Congress Should Avoid Budget-Busting Omnibus
Congressional negotiators are apparently discussing a Fiscal Year 2023 omnibus appropriations bill of $1.65 trillion or higher, which would represent at least a 10 percent increase from last year’s levels on top of the large increase between 2021 and 2022.
The following is a statement from Maya MacGuineas, president of the Committee for a Responsible Federal Budget:
To help fight inflation and reduce the risk of a deep recession, Congress needs to bring spending under control, not continue to boost it.
A 10-percent-plus boost to defense and nondefense spending would expand government spending even relative to today’s high inflation.
An omnibus this large would increase deficits, further drive up our debt, and make it harder for the Federal Reserve to fight inflation.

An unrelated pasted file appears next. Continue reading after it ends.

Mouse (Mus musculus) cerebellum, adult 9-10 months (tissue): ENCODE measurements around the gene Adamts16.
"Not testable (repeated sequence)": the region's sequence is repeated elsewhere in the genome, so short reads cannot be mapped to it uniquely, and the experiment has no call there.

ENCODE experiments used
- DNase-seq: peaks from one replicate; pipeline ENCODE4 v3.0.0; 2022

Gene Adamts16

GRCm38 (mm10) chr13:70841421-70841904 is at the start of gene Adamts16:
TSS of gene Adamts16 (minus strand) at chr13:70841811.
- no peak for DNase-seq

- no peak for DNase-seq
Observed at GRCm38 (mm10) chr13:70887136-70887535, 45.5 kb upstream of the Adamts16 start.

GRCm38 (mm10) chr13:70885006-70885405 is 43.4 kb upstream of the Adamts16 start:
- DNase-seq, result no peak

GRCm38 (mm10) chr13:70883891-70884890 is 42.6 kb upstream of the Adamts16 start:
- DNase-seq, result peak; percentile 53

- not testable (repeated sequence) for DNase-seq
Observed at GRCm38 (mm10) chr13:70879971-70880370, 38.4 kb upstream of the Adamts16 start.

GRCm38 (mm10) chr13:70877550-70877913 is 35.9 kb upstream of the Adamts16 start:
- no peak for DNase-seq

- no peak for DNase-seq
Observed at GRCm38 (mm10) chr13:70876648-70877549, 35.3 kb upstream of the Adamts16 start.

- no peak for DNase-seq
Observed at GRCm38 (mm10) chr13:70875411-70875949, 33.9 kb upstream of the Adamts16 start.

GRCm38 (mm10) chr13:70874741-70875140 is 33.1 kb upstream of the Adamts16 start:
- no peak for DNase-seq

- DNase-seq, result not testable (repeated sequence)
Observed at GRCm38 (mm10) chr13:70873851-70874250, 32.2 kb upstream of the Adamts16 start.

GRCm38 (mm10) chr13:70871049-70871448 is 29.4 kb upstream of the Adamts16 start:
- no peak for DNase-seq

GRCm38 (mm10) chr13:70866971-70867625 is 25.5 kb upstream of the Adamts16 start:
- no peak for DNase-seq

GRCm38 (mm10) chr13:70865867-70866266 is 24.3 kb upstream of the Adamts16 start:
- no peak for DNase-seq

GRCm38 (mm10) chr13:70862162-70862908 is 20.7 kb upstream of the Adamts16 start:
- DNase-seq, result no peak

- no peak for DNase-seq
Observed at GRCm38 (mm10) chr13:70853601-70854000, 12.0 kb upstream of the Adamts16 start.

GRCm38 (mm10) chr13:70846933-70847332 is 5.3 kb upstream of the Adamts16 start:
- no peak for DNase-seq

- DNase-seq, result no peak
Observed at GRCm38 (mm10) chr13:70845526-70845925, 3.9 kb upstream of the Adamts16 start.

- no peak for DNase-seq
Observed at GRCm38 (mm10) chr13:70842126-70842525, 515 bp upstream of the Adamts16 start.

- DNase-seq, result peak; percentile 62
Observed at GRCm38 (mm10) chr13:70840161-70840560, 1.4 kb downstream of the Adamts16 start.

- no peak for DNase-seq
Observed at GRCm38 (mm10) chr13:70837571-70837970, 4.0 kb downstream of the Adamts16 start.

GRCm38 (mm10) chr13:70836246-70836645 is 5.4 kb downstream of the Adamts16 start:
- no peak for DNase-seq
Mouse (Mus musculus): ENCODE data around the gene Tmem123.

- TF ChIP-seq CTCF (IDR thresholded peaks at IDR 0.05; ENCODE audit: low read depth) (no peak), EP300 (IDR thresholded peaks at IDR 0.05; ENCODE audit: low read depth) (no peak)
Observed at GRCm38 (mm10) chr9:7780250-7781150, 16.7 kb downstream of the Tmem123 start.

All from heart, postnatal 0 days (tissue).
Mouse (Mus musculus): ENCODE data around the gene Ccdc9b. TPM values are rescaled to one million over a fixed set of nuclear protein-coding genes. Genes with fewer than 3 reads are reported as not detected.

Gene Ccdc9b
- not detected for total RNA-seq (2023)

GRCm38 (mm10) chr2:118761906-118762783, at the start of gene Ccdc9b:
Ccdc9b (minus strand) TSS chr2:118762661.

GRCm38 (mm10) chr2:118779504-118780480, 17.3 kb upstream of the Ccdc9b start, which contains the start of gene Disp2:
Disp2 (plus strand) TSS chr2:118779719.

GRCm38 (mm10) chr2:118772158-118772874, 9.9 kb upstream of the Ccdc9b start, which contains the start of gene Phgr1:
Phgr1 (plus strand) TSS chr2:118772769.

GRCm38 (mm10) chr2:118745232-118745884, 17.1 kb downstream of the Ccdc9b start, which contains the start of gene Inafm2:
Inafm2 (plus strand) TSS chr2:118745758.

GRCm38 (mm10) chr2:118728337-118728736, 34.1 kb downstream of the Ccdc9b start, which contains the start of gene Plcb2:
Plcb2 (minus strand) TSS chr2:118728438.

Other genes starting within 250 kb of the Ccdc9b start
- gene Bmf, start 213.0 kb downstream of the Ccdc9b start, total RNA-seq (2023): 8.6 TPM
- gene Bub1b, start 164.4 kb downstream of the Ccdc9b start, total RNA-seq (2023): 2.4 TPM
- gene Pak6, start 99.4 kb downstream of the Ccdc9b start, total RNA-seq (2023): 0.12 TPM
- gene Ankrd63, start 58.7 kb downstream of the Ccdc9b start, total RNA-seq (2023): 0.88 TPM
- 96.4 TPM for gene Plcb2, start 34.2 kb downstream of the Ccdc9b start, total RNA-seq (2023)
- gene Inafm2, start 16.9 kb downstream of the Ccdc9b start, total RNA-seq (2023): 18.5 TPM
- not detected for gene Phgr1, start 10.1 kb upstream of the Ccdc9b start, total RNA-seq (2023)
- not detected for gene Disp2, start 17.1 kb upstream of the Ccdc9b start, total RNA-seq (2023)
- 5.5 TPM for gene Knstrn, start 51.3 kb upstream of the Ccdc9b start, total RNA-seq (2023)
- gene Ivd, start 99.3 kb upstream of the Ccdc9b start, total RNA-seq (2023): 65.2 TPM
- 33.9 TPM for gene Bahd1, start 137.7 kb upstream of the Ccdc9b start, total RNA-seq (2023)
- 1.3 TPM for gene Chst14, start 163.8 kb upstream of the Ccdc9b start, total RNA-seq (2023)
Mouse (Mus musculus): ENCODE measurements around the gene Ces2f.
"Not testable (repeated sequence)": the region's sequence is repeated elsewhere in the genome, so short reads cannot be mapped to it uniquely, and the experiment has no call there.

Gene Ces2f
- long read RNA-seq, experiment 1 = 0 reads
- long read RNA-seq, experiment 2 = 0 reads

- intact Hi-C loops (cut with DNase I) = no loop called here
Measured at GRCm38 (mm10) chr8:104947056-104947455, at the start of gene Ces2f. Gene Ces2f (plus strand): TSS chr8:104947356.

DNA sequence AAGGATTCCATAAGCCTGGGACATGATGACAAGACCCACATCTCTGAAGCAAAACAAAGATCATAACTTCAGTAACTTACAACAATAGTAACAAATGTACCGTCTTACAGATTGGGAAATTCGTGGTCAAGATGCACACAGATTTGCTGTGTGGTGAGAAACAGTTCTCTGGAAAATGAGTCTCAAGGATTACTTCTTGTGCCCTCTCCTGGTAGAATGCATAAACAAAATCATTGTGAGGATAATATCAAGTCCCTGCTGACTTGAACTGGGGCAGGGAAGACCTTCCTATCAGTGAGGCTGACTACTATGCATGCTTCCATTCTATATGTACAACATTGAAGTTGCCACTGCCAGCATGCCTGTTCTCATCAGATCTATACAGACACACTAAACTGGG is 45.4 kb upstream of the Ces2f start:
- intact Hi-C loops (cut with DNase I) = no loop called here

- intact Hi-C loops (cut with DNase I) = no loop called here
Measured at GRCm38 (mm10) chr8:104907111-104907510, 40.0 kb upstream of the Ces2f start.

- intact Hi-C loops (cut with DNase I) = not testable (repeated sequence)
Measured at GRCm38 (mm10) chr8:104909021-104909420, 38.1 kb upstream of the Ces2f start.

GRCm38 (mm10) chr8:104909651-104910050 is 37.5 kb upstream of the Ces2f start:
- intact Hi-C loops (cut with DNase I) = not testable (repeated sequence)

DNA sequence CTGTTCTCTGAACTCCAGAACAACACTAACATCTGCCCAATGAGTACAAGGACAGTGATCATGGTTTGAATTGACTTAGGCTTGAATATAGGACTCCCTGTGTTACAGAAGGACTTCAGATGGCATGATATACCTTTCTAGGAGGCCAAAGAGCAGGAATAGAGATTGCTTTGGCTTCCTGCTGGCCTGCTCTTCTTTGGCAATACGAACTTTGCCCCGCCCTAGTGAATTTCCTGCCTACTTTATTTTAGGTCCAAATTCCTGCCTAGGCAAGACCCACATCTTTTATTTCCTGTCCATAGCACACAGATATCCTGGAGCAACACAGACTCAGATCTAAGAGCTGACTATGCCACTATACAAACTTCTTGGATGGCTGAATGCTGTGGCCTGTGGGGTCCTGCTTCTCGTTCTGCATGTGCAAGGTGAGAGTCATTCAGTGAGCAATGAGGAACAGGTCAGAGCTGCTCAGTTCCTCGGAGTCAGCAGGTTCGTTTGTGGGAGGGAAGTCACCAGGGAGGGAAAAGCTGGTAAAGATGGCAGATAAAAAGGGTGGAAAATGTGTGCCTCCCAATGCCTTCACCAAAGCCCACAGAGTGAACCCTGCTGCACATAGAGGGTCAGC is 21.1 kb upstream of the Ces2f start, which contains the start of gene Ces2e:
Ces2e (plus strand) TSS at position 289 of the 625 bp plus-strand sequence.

In combination with the tax breaks and spending increases Congress is also discussing, an end-of-year omnibus deal this size would pour far too much fuel on the inflation fire.
Instead of horse-trading more military funding for more nondefense discretionary funding and more tax breaks for more spending, policymakers should agree on no more new debt for the rest of 2022.
By passing a modest omnibus funding bill or a CR and fully paying for any tax and spending changes, Washington could help reassure the public that they are serious about helping the Fed fight inflation and about beginning to tackle our massive federal debt.
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